You now own one of the most essential tools for the carpenter, craftsman and weekend warrior. The circular saw will allow you to easily make straight, clean, precise cuts through a variety of materials. If you’ve been using a hand saw for this operation in the past, you are in for a real treat!
While the circular saw is easy to use, here’s some basic information you should know to achieve the best results safely.
Dress for Safety.
Don’t wear loose clothing or dangling jewelry. Wear eye protection and a dust mask to block the flying debris and sawdust. And, since the tool operates at a high pitch, wear proper ear protection.
Use the Right Blade.
Your saw probably came with a standard blade that’s good for cutting wood studs. You may want to consider replacing it with a blade that’s best for your type of work. For example, you can choose from rip-cut blades, crosscut blades, framing blades, plywood blades, and thin-kerf blades. If you use your saw for general woodworking, a combination blade would be a good choice. Combination blades are designed to perform well while making both cross and rip cuts. As for blade size, use the size to match your saw, e.g., use a 7 ¼” blade with a 7 ¼” saw.
Set the Blade Depth and Bevel Angle
Refer to the tool’s manual for information on adjusting the settings on your saw. The saw should be set so that only ¼” of the blade extends below the bottom of your workpiece. A blade that extends beyond this will force the saw to work harder. Also, it is more dangerous to have more teeth exposed.
If making a bevel cut, adjust the setting to the desired angle. Whether making a bevel cut or not, always make sure that the bevel adjustment knob is securely locked in place before cutting.
During rough cuts (such as cutting wood studs), the end of the workpiece should be free to fall away after the cut. However, since the falling piece can produce splinters, the cut-off piece should be supported when making finer cuts. Just make sure that the waste piece doesn’t pinch the blade.
Make A Controlled Cut
First, make sure there’s enough space in the work area for you to complete the entire cut.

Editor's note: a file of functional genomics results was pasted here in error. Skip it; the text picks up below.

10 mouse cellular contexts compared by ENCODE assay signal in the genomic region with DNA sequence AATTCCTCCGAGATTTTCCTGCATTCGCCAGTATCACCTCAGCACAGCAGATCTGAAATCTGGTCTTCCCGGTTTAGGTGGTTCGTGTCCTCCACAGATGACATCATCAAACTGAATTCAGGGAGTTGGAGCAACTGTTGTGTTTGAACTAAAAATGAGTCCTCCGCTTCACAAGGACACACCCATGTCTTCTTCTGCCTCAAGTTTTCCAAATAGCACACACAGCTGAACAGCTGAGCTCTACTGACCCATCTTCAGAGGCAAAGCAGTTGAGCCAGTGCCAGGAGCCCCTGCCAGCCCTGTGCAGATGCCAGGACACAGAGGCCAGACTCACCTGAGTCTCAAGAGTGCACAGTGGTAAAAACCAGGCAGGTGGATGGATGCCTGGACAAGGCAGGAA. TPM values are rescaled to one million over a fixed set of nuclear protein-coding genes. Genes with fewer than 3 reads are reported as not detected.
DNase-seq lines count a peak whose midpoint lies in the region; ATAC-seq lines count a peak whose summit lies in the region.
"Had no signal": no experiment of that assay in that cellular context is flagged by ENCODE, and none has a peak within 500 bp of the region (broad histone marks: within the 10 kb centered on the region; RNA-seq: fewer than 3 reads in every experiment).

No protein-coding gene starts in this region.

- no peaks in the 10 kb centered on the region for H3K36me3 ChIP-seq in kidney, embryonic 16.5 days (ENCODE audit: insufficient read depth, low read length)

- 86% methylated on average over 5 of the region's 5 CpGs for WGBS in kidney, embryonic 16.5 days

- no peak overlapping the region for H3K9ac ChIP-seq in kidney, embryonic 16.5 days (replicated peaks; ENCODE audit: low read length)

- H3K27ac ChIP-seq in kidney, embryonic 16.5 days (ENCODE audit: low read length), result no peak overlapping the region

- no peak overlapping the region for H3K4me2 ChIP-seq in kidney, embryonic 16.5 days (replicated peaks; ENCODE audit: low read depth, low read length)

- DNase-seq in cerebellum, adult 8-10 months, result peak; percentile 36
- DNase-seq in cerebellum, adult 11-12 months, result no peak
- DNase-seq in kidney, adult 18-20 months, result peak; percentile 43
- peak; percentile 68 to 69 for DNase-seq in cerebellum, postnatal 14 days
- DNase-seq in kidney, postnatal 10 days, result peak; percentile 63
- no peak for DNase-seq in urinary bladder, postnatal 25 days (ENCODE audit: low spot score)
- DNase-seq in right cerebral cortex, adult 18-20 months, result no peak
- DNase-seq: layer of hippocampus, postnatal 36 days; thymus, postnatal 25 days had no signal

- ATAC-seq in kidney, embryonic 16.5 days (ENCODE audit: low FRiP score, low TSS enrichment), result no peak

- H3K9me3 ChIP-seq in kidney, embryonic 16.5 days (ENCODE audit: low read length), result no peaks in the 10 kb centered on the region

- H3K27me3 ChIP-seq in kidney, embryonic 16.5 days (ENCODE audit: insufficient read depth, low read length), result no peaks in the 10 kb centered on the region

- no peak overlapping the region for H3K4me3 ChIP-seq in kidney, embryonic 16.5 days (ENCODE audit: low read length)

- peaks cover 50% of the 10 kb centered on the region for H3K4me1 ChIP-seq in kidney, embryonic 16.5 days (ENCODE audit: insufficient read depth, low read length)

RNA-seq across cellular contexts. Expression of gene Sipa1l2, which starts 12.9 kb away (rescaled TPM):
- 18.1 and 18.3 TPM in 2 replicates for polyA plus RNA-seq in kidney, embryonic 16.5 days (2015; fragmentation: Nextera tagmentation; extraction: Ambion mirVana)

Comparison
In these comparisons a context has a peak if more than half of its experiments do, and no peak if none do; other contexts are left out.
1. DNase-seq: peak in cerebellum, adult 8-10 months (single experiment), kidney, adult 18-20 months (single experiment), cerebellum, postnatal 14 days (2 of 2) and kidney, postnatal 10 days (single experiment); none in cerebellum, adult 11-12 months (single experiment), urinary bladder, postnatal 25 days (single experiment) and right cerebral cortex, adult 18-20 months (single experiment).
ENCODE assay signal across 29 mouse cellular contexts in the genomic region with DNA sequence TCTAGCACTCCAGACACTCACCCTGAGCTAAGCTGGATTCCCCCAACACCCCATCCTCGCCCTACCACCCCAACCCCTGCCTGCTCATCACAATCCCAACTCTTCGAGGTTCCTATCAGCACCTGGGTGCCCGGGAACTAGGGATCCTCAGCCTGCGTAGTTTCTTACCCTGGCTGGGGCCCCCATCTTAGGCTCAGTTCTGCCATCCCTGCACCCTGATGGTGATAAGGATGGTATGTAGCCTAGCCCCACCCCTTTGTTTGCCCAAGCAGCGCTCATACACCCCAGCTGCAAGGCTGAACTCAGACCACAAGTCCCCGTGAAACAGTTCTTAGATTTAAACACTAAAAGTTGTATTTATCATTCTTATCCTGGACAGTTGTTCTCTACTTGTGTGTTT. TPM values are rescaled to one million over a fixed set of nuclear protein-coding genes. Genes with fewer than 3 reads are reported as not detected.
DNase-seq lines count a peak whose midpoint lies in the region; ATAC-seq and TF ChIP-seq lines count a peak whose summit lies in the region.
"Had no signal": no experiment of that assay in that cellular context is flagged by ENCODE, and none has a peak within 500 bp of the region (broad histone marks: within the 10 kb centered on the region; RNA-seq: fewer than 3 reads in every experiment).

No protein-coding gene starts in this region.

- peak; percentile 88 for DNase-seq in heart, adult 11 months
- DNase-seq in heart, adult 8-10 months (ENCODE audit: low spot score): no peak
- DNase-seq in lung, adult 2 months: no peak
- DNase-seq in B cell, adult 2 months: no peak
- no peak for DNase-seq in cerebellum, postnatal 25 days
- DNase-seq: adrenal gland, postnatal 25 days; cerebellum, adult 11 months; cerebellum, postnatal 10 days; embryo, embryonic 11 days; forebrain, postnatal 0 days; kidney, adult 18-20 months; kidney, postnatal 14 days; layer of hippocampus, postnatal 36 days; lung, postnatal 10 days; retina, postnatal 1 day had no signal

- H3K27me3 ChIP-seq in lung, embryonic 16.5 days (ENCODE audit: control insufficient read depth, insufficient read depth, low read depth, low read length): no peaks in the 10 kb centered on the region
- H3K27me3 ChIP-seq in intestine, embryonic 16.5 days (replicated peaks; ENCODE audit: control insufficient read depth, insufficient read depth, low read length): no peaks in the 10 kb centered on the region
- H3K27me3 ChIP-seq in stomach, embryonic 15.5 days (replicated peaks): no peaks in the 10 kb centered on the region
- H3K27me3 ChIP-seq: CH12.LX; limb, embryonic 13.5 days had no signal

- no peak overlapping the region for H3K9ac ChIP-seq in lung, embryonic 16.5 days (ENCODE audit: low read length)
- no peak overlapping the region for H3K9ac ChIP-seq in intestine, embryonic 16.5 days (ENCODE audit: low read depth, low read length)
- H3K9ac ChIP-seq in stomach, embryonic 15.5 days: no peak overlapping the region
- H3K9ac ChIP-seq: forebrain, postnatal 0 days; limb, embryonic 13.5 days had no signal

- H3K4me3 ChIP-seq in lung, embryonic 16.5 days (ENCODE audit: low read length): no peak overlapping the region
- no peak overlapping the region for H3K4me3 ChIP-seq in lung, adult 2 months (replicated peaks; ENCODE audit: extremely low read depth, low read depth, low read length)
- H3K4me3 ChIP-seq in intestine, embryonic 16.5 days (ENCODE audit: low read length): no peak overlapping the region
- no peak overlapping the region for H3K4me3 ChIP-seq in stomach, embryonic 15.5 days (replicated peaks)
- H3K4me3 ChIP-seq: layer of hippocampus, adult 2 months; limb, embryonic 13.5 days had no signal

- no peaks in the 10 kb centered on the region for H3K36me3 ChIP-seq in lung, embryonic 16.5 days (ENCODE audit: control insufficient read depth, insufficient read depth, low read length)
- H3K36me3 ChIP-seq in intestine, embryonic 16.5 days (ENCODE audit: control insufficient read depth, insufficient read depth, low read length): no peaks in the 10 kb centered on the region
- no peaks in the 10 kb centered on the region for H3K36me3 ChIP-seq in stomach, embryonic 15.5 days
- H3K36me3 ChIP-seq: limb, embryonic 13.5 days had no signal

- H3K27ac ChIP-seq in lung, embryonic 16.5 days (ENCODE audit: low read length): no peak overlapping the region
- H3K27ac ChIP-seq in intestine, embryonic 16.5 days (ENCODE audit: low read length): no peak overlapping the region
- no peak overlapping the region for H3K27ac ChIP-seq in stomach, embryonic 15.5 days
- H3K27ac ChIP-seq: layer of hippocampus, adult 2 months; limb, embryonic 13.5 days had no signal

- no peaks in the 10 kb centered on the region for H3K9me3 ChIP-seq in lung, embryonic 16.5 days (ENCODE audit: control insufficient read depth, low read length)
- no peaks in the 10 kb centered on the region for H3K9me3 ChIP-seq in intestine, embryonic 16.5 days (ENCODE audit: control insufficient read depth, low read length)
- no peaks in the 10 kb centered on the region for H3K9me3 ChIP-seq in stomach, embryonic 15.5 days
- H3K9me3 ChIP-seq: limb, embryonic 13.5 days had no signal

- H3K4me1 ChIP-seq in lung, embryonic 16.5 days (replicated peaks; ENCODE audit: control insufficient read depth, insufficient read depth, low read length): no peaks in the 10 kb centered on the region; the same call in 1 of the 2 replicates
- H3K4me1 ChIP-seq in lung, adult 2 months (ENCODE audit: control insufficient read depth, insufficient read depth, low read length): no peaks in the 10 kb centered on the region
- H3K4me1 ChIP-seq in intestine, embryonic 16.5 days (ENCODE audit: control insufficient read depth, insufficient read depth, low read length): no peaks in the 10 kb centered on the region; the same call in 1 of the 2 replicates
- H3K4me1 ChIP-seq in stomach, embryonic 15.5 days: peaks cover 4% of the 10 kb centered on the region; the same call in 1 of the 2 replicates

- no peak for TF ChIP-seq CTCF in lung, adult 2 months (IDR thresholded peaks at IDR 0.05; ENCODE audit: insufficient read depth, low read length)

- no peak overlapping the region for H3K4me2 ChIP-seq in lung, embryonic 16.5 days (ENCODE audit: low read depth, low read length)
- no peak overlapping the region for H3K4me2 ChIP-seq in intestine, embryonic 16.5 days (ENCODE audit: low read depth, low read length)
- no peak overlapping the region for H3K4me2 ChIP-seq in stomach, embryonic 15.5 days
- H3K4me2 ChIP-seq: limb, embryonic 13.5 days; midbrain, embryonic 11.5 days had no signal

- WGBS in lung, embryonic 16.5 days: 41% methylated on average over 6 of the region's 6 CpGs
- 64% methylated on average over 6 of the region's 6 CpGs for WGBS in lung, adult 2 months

Then, line up the saw’s guide notches with the cutting line you drew on the workpiece. As a matter of personal preference, some people like to use the blade itself to line up the cut, instead of the guide notches. Either way, you’ll want to stay slightly to the “waste side” of the line to allow for the width of the blade.
When ready to cut, pull the saw’s trigger and wait for the blade to get up to speed. Then, push the saw through the workpiece, while keeping the blade on the cut line. It’s important to keep the base of the saw flat on your workpiece through the whole cut.
How hard and fast should you push the saw? Push the saw with enough force to keep it moving smoothly through the workpiece. If you hear the motor getting bogged down, or feel the resistance of a binding blade, slow your rate of speed.
Fix A Wandering Cut
Beginners often have trouble keeping the blade on their cut line when cutting. If the blade drifts off the line, don’t try to force the blade back to the line. Instead, release the trigger and wait for the blade to stop spinning. Put the saw back to where the cut was still on the line and start cutting again from that point.
Use Guides for Spot-On Results
If accuracy is important, use a guide to keep the saw traveling in a straight line as you cut. You can simply clamp a straight edge to the workpiece to guide your saw. But, for best results, consider using a precision guide complete with adjustments and clamps that will give you much more accuracy and speed of set up.
Good luck with your new circular saw. Hopefully, it will keep you on the straight and narrow!
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